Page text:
Basically, Swisher’s knack for sneaking balls over the wall last year may have overinflated his home run totals to an unsustainable level. As such, it would not be surprising to see him back around 20-25 home runs, rather than increasing past 30 as he enters his prime.

Now, stating that Swisher will lose production in the walk and home run categories sounds like pretty bad news for a three true outcomes (HR, BB, K) type player. That said, neither study sees Swish losing enough in either category to sap him of his effectiveness, and you could make the argument that a player at his age is likely to improve. Furthermore, Swisher was terrible at home last year, which is something that is uncharacteristic for players in general and Swisher in particular. While he is unlikely to repeat his road performance, the room for improvement at home should overcompensate for any loss of effectiveness on the road. In all, I expect Swisher to be very similar in 2010 to what he was in 2009, but would not be surprised to see a modicum of regression in terms of walks and power.

From, courtesy of RLYW:

Normally, projections do not forecast the same range of wins and losses as will happen in real life. We expect that a few teams will win 95+ games, but are not sure exactly which ones, and if you pick any one team (Yankees excepted) the odds are they won’t win that many games.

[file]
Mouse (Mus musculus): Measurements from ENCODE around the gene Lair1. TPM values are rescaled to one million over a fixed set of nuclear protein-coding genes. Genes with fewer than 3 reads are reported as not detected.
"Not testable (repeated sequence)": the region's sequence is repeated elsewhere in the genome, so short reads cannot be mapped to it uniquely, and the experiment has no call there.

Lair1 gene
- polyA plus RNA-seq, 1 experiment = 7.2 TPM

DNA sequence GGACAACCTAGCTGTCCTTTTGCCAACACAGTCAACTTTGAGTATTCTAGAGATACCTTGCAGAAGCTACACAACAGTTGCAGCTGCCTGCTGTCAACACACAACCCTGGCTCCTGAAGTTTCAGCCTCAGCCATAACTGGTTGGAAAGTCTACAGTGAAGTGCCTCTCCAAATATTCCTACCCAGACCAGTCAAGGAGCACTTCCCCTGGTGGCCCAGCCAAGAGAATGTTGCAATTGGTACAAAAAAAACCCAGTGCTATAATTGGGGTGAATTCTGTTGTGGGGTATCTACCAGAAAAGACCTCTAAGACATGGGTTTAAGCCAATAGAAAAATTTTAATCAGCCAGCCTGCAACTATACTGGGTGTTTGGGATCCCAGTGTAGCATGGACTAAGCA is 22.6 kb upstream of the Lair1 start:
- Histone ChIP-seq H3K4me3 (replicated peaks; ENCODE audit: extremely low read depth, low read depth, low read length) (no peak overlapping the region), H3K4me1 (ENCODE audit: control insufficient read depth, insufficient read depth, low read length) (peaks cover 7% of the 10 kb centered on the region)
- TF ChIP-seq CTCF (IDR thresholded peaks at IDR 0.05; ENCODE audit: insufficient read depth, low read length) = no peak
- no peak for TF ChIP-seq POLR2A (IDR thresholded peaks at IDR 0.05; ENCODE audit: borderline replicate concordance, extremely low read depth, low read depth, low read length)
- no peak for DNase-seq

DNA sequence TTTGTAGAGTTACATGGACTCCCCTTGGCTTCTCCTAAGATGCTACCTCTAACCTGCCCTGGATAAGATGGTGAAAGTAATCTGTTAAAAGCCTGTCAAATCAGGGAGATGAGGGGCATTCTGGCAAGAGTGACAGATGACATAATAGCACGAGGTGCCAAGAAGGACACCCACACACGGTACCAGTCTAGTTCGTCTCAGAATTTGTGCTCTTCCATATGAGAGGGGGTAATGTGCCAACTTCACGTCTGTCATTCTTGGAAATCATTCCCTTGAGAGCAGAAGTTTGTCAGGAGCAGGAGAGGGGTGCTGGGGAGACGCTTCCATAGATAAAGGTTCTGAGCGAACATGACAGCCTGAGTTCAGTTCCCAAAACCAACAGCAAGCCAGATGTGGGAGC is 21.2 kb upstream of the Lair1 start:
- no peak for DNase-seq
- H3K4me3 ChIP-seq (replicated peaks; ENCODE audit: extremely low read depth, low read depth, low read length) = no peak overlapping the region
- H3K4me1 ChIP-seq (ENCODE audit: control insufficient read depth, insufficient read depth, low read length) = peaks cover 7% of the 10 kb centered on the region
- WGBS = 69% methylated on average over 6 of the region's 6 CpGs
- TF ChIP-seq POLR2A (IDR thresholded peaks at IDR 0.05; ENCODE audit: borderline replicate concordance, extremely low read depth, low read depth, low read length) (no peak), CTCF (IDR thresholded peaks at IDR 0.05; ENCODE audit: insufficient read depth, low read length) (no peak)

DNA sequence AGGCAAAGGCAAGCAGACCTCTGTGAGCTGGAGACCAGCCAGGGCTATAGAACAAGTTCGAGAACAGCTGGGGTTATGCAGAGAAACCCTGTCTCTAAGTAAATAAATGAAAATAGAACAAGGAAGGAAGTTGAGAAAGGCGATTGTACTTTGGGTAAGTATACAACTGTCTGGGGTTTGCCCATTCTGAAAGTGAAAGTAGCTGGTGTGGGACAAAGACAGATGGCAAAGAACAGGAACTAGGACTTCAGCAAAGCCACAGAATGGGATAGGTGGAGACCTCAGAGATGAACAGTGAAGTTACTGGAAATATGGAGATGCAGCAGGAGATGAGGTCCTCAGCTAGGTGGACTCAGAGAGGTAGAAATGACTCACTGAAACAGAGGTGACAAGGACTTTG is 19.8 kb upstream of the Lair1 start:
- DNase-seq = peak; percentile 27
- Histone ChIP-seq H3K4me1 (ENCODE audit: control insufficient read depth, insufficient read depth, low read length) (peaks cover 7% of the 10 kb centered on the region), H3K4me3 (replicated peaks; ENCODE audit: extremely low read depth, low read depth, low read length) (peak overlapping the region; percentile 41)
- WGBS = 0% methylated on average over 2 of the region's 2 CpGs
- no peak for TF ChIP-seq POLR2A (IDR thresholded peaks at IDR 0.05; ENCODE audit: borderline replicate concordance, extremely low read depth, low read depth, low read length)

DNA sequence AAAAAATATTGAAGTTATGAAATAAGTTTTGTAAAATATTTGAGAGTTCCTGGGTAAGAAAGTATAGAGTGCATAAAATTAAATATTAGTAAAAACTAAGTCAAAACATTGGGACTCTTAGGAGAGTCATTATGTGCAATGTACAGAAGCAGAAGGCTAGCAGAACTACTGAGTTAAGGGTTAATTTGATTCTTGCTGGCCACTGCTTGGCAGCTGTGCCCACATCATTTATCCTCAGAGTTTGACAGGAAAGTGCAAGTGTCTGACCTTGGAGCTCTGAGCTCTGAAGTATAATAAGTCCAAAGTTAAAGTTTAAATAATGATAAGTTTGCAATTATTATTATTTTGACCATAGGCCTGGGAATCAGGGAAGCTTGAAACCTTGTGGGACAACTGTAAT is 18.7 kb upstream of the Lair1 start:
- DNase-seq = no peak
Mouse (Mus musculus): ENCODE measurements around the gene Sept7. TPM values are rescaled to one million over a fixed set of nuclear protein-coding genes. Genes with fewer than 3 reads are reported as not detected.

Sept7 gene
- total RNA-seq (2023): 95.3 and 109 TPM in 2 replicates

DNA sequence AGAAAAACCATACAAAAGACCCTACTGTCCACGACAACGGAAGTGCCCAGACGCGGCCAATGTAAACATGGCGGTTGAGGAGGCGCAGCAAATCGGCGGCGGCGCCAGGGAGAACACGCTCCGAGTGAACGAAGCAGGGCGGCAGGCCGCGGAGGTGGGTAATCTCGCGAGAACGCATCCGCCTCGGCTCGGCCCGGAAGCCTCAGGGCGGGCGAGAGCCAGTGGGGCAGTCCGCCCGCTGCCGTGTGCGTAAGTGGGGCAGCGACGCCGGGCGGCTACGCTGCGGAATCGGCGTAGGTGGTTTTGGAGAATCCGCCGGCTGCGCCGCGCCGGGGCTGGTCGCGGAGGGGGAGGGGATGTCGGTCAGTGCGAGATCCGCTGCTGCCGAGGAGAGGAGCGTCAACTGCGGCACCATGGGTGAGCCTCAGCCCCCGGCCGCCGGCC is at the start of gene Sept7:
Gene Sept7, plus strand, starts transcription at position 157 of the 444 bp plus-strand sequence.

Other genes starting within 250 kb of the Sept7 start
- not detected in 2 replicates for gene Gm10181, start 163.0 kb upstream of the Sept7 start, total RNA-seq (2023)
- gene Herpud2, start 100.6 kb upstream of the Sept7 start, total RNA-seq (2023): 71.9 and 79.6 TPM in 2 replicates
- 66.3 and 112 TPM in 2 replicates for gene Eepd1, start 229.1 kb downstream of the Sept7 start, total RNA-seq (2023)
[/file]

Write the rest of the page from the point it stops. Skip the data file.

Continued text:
But yet I’m projecting 99 wins for the defending world champions. I think this is the highest projection I’ve ever had, for any team. I had them at 97 last year and they beat it by 6. I like the moves they have made in the last year. Curtis Granderson is a tremendous player who helps on offense and defense (at least against righties). Javier Vazquez was one of the best pitchers in baseball last year, and Nick Johnson is OBP Jesus. The Yankees are insanely talented, even more so than usual. The breaks of the season could mean that Boston wins the East, or even Tampa Bay, but the talent spread is so huge in this division that Baltimore and Toronto have basically no chance.

Wow. CHONE, for those who do not know, is one of the handful of widely respected projection systems, and a “highest ever” ranking for the 2010 iteration of the Yankees is pretty amazing. As a stated last week, projections are simply estimates based upon expected performance, and the amount of variance typical to a Major League season makes them more suited for use as a broad guide than for precise evaluations. That said, this simply confirms my belief that on paper, the 2010 Yankees project to be about as good, if not better, than the 2009 version.

This brings me to a question for debate. Do you think that Brian Cashman’s moves this offseason made the Yankees better or worse than they were when the 2009 season ended?